I once heard a curious phrase. “Step on a bug and destroy a civilization.” I do not know of its specific origins, though it does have a science fiction feel to it. Regardless, it poses an interesting scenario. What if we were able to go back in time? Could we alter the course of history by changing a small detail such as inadvertently stepping on a bug? The results of one action can result in a vastly different future.
Some scenarios are more entertaining than practical. Still, we benefit by playing the game of “What if…?”
In essence, “What if…?” is the act of planning ahead. Just as on the baseball field, if a ground ball is hit to you, the next move should be mapped out in your mind. Similarly, if you are blocked in a corner by assaultive offenders, you should be aware of the location of exits and back up before you are trapped.
“What if…?” gives us an opportunity to think about the worst case scenarios and react as best as possible. In other words, our mental exercises can help us plan to mitigate peril when it actually comes.
Here are some thoughts about the game of “What if…?”:
Suppose that you went back in time and accidentally killed your grandfather before helped produce one of your parents. Would you blink out of existence as he died? This is only academic, no matter how intriguing. Still, mental exercises benefit our imaginative side, even if they do not seem to connect directly to corrections. Of course, our scenarios are more practical and realistic. And nothing complements training for the worst than a good game of “What if…?”
- Think in terms of very difficult dilemmas. For example, suppose a fight in the kitchen were called. Then a duress in the school were announced. Which do you attend? What do your post orders say relative to this? Will momentum or intuition override policy and training?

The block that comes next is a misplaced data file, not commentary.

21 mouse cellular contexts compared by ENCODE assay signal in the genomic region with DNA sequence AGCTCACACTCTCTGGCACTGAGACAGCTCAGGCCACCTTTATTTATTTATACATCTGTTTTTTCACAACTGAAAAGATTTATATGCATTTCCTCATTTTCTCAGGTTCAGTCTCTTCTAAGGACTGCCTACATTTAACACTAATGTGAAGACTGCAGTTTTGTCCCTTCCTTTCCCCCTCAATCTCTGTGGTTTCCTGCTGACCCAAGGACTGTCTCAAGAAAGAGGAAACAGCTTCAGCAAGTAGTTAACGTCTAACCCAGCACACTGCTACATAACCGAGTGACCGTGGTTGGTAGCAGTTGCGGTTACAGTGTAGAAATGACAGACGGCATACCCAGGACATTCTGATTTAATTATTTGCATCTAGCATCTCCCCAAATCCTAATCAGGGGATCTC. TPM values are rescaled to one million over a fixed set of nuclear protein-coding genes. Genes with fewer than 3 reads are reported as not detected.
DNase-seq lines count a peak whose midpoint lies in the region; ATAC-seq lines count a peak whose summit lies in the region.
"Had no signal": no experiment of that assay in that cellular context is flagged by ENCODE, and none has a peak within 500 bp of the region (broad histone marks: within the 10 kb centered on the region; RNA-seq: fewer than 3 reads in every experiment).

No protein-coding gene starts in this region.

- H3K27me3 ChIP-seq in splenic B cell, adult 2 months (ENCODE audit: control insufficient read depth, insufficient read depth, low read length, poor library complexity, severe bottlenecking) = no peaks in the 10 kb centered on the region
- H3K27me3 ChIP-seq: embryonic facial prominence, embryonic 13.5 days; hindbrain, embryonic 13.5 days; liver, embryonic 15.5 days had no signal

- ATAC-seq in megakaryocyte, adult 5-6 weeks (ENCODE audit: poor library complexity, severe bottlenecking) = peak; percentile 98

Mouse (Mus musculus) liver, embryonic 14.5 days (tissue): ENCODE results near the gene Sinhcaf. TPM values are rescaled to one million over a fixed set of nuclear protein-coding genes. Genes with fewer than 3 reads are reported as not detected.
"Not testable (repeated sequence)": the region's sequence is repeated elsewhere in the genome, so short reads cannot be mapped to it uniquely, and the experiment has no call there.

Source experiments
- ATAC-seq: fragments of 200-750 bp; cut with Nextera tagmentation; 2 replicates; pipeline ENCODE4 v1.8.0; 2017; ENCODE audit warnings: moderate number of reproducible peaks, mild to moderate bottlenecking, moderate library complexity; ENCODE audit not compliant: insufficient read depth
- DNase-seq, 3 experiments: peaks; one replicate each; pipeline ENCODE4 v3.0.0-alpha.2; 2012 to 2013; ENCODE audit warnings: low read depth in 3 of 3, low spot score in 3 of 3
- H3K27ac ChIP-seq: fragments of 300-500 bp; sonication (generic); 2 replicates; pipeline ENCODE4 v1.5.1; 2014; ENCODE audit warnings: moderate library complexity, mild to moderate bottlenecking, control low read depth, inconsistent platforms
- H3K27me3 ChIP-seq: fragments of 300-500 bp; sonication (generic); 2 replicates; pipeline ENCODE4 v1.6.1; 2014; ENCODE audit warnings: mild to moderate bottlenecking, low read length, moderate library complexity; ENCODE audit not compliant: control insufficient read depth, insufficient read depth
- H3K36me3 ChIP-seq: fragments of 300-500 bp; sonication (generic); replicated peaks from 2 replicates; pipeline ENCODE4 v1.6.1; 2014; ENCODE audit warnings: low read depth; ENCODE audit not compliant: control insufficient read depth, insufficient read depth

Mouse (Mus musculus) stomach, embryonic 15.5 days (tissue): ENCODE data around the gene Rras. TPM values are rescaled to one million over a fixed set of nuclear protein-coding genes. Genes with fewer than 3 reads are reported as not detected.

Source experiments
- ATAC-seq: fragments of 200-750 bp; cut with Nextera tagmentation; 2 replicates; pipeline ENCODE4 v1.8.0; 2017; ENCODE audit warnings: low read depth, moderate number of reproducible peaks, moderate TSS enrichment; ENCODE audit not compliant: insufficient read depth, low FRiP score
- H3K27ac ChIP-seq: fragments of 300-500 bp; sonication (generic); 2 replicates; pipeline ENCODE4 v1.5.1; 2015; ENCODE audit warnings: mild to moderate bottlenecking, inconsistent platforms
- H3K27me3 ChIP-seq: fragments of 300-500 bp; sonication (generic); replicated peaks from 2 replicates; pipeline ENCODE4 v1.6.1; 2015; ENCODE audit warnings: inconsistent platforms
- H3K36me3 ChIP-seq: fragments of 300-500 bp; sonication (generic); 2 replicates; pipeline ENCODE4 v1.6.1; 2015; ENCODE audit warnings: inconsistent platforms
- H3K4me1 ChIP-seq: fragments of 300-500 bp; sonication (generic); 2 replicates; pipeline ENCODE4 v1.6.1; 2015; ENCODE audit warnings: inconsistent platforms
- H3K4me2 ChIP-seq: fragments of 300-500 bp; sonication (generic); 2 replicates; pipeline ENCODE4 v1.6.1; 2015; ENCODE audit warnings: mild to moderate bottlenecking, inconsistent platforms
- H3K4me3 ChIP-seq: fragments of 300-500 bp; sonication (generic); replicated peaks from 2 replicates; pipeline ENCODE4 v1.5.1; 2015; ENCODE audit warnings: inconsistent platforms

- Some staff believe that “What if…?” is an exercise in futility. They contend that you can work yourself into a frenzy by over-thinking any situation. In answer to that, this is where the age-old notion of balance enters. The ultimate goal is to prepare in the event of dire situations. One needs to strike a balance between the rigidity of over-preparedness and the paralysis of under-preparedness. The mindset that comes with hypotheticals should assess some details, not obsess over all of them.
- Some contend that such dire situations have never happened here before. They reason that it is therefore not likely to happen at all. One can grant that it may be true. But I believe that “What if…?” is especially necessary if the event never happened before. For example, what you learn in knife defense class may never be utilized. Another example of “can’t happen here” is found in one of the worst fears of corrections staff- the escape. Most facilities have not experiences a serious escape. Even if it never happens, it is good to have the practice. By having the training and the information, we have a source of solace. It is a comfort to know what can be done in case of emergency. The preparation is like having a shovel in your trunk in case you are snowed in. It is hoped that you never will use the shovel. But having it hand is a comfort in case of need.
- Preparedness helps to stave off complacency. And it is like athletes visualizing before a game. We can play scenes in our head for the eventual benefit of facility safety.
- “What if…?” does not just have to happen on an individual basis. It can be found in training. A large scale version of this occurs in West Virginia each year in the mock riot training exercises.
- Scenarios can be practiced and modified for better training. Even if the same scenario is employed, this gives the players a chance to improve on a past occurrence.
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